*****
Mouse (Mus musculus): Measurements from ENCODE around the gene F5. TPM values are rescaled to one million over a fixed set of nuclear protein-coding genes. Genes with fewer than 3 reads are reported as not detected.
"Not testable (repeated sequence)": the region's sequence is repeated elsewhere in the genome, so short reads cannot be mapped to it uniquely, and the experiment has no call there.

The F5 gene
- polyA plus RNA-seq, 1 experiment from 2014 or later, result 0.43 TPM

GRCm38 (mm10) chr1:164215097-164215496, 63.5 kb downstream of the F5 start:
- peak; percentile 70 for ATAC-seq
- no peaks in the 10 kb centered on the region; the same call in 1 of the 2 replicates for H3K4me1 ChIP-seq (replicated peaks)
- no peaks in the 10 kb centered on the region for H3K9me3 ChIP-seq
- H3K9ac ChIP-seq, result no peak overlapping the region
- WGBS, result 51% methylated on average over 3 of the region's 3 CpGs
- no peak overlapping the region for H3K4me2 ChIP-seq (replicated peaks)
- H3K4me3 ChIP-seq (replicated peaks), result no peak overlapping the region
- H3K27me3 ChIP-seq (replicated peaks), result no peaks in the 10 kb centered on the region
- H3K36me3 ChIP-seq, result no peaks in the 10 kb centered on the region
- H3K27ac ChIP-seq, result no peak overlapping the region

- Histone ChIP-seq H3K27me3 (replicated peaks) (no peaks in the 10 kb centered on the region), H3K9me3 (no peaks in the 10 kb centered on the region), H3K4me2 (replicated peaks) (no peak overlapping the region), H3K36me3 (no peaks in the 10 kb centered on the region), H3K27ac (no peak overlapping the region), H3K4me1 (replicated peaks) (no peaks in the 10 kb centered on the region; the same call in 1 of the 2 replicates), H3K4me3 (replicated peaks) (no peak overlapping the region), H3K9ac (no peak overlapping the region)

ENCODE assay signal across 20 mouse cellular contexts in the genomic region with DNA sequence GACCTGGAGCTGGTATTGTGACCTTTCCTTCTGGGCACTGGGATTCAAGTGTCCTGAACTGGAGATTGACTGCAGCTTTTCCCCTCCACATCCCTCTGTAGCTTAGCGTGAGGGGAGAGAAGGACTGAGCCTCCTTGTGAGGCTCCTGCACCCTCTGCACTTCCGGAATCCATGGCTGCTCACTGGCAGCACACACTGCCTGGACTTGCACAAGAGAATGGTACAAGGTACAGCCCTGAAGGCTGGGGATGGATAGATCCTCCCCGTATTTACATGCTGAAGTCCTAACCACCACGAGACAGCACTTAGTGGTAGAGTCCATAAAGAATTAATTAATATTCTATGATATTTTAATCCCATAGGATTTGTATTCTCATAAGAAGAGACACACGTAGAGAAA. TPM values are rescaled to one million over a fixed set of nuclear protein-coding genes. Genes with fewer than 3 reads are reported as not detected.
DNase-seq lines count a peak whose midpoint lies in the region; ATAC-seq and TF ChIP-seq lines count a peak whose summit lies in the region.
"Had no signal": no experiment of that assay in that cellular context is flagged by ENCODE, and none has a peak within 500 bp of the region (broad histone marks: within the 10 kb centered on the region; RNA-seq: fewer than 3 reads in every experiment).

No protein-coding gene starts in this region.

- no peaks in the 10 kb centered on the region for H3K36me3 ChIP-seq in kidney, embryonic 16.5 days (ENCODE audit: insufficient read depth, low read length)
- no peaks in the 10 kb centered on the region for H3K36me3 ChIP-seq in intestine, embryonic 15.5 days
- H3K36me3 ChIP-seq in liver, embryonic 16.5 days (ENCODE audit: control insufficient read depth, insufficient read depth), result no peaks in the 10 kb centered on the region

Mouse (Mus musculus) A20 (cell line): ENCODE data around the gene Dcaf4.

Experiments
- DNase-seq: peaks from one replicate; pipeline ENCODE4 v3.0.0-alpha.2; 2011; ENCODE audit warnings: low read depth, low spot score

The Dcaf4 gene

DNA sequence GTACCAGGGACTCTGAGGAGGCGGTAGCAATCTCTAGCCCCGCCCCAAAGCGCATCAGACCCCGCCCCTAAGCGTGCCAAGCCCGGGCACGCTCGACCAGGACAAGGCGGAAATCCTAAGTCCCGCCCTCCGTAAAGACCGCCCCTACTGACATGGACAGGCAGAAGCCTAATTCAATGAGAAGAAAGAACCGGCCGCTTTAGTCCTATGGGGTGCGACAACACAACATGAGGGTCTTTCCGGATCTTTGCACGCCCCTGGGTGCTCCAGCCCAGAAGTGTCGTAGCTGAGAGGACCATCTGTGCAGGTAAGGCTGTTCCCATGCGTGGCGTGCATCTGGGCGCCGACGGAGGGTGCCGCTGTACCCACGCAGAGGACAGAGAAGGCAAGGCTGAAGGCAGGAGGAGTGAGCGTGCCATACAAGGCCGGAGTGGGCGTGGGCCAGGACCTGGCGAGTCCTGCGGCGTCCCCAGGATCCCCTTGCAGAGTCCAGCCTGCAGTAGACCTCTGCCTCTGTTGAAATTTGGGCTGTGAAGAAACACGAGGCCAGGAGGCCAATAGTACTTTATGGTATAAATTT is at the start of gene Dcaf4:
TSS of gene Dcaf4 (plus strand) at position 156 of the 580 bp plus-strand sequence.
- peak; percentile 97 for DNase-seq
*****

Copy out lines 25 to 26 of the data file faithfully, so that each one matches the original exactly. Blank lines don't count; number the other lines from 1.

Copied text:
Experiments
- DNase-seq: peaks from one replicate; pipeline ENCODE4 v3.0.0-alpha.2; 2011; ENCODE audit warnings: low read depth, low spot score